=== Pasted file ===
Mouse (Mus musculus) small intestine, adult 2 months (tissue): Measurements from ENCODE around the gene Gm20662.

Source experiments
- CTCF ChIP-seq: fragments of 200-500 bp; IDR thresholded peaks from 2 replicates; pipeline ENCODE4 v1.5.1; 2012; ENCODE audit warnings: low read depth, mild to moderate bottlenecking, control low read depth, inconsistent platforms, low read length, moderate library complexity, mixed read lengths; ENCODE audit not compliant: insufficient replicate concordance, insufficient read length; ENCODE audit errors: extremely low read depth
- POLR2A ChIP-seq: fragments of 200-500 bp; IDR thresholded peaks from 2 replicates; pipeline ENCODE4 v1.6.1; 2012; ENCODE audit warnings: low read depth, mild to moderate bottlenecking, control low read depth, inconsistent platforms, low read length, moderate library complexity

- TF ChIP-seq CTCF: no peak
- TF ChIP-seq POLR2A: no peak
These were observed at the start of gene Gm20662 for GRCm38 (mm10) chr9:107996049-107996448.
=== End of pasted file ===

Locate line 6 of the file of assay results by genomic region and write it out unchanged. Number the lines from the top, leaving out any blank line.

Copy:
- TF ChIP-seq POLR2A: no peak